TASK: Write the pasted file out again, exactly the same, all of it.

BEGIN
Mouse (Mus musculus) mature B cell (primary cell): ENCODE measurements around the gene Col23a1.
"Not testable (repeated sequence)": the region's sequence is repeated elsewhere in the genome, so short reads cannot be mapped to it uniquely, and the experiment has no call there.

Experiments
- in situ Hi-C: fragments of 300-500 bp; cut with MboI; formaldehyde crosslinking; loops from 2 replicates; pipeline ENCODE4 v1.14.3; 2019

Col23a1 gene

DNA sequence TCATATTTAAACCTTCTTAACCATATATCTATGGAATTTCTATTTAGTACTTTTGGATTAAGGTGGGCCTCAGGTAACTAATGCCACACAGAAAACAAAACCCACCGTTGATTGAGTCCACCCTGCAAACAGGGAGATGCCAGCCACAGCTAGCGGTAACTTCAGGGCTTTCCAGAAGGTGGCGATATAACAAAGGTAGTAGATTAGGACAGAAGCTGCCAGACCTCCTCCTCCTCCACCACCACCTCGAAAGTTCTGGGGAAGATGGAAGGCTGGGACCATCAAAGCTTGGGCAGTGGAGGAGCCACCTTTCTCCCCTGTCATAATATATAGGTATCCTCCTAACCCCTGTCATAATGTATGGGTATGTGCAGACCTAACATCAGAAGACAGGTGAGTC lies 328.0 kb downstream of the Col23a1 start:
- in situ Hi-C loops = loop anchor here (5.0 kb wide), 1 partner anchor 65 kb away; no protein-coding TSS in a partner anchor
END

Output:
Mouse (Mus musculus) mature B cell (primary cell): ENCODE measurements around the gene Col23a1.
"Not testable (repeated sequence)": the region's sequence is repeated elsewhere in the genome, so short reads cannot be mapped to it uniquely, and the experiment has no call there.

Experiments
- in situ Hi-C: fragments of 300-500 bp; cut with MboI; formaldehyde crosslinking; loops from 2 replicates; pipeline ENCODE4 v1.14.3; 2019

Col23a1 gene

DNA sequence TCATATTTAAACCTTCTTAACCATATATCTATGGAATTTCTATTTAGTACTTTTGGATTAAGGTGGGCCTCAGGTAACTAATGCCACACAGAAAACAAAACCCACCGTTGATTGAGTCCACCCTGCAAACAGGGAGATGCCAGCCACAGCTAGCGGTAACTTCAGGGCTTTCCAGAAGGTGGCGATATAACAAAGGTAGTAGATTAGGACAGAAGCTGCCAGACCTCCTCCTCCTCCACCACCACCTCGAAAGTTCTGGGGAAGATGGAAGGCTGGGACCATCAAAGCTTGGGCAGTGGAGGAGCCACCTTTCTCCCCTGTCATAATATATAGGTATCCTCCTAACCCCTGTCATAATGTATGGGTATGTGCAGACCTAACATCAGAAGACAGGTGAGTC lies 328.0 kb downstream of the Col23a1 start:
- in situ Hi-C loops = loop anchor here (5.0 kb wide), 1 partner anchor 65 kb away; no protein-coding TSS in a partner anchor